Windows Server Licensing Correctly: Differences in License Types



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The feature-rich server operating system Windows Server is now an integral part of the IT infrastructure of most businesses and organizations. It should be seen primarily as a mediator between hardware, software, and the user. With the help of the server operating system, files and services can be shared and directories and users can be managed according to the most diverse requirements. However, Windows Server licensing regularly raises many questions, especially for startups and young businesses. With this blog post we bring the most important information about license types clearly to the point.

How to license Windows Server Essentials?

The correct Windows Server license depends largely on the edition you choose. In addition to the Essentials edition, a Standard edition and a Datacenter edition are available.

Windows Server Essentials is intended for companies with up to 25 employees and can only be installed on one server per organization. This restriction is due to the fact that each Essentials server must be a domain controller at the same time. The use of the server operating system is restricted to servers with a maximum of two CPUs. However, separate access licenses, which are called CALs (Client Access Licenses), are not required for this. Employees can use Windows server features with up to 50 devices.

A new version of the server is on the way. Windows Server 2022. The differences with the current version of 2019 can be found in the following article: Windows Server 2022 vs. Windows Server 2019

Basic licenses for Windows Server Standard and Datacenter

Since Windows Server 2016, Microsoft has relied on so-called basic licenses in relation to access licenses for standard and data center editions. There are some details to consider here.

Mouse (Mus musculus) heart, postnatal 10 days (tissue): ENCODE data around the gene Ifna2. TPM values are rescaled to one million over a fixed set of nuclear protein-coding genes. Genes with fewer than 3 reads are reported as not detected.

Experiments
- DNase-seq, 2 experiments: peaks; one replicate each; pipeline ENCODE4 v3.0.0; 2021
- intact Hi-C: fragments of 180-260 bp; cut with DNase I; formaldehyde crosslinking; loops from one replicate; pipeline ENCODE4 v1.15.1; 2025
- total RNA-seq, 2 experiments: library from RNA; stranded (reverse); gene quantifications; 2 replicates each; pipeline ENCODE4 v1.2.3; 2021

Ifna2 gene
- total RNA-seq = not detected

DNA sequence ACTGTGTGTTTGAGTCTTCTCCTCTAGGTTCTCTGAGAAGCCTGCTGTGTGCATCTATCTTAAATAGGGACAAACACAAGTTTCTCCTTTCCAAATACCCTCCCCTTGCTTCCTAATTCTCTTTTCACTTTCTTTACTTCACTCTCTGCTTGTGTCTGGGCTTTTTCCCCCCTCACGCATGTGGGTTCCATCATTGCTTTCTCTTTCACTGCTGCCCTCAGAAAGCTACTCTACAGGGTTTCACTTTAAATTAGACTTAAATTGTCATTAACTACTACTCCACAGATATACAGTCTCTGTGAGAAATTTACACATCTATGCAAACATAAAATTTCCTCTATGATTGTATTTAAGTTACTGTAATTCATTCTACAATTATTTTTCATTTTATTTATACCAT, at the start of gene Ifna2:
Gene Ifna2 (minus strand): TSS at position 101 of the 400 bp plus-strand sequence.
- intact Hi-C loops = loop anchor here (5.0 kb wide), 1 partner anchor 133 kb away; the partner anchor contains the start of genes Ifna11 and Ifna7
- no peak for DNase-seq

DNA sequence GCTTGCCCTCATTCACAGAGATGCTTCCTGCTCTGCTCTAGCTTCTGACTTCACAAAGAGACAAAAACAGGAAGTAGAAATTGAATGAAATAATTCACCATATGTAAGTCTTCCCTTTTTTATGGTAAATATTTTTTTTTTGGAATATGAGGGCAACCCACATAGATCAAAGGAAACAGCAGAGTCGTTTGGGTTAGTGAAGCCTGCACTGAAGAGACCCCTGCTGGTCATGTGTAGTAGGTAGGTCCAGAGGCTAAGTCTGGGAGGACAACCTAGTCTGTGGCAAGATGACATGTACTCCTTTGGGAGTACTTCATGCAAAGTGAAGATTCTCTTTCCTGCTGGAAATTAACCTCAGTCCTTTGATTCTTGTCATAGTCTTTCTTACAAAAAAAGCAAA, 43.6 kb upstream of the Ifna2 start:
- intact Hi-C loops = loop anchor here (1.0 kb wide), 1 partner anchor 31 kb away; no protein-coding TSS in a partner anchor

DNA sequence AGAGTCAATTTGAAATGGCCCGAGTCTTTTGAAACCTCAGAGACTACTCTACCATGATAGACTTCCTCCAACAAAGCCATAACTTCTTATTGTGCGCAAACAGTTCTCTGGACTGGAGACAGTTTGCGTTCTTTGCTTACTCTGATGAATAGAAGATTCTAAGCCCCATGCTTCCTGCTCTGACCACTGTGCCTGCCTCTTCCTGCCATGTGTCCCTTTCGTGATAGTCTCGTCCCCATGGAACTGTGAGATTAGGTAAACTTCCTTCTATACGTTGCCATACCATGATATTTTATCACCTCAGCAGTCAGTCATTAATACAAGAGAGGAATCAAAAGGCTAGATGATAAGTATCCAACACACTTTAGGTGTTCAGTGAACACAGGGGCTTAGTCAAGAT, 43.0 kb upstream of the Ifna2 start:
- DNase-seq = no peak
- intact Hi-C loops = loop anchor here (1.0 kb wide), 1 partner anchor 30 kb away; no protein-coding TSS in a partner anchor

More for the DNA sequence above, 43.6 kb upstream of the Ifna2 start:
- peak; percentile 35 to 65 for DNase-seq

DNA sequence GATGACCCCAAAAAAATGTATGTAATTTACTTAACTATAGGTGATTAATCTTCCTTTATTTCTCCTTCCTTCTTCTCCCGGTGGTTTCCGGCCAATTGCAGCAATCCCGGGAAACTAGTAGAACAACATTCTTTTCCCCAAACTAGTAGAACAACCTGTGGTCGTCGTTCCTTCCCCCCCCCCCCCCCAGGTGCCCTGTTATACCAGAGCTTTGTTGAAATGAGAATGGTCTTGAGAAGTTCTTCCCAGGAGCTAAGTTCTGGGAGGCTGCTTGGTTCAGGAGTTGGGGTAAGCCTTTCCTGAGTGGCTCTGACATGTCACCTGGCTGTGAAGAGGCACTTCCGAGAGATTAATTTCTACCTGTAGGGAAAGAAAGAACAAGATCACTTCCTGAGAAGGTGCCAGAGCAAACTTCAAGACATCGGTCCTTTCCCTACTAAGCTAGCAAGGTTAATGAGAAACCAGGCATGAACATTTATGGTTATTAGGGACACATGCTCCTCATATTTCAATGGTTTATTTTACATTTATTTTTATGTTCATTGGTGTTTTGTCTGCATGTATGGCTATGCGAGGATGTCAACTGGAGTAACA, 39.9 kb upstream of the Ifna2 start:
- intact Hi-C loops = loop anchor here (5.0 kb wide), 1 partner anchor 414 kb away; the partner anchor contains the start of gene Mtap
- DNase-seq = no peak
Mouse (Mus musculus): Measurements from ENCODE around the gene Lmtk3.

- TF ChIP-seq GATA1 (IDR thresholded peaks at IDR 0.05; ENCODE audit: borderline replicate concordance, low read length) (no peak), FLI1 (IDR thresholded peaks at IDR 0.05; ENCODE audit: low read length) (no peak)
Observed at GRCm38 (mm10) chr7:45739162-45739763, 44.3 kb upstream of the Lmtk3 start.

In principle, each processor core of the running hardware must be licensed. For example, as soon as the software runs on a server with 16 processor cores, at least 16 cores must be licensed.

Another requirement is that at least 8 cores per processor must be licensed. For example, if you use hardware with 4 processors, each with 4 cores, you must license a total of 32 cores (4 processors x 8 “minimum core license package”).

When looking at the server as a whole, there is also a minimum license to consider: 16 processor cores per server must be licensed, even if using hardware with fewer cores.

When purchasing a Windows Server Standard or Datacenter product key, you can choose between a 16-core and a 24-core version. The core licenses purchased with the server software represent a base that can be expanded at any time with separate 2-core, 4-core, and 16-core license packs. Consequently, additional or new hardware can be licensed without any problem.

One last special feature to note with Windows Server Standard: A maximum of two virtual machines or OSE/Hyper-V containers can be run on a licensed Standard server. As soon as more virtual environments are required, a full license renewal will be required. While a maximum of 2 Windows servers can be run on a licensed 16-core server, running 3 Windows servers requires 32 cores. No additional licenses are required for Linux instances.

Access licenses for Windows Server Standard and Datacenter

Access devices and users must be equipped with separate access licenses for Windows Server Standard and Windows Server Datacenter. While a User CAL allows a specific user access to all of the company’s Windows servers, a Device CAL is used to authorize a specific end device.

Users with a User CAL can use Windows server features with any device. Rather, multiple different users can use a licensed end device to access the server.

When purchasing a newer version of the server operating system, such as Windows Server 2019 Standard, the previous access licenses can no longer be used. However, servers running Windows Server 2016 Standard can be accessed, for example, with 2019 CALs.

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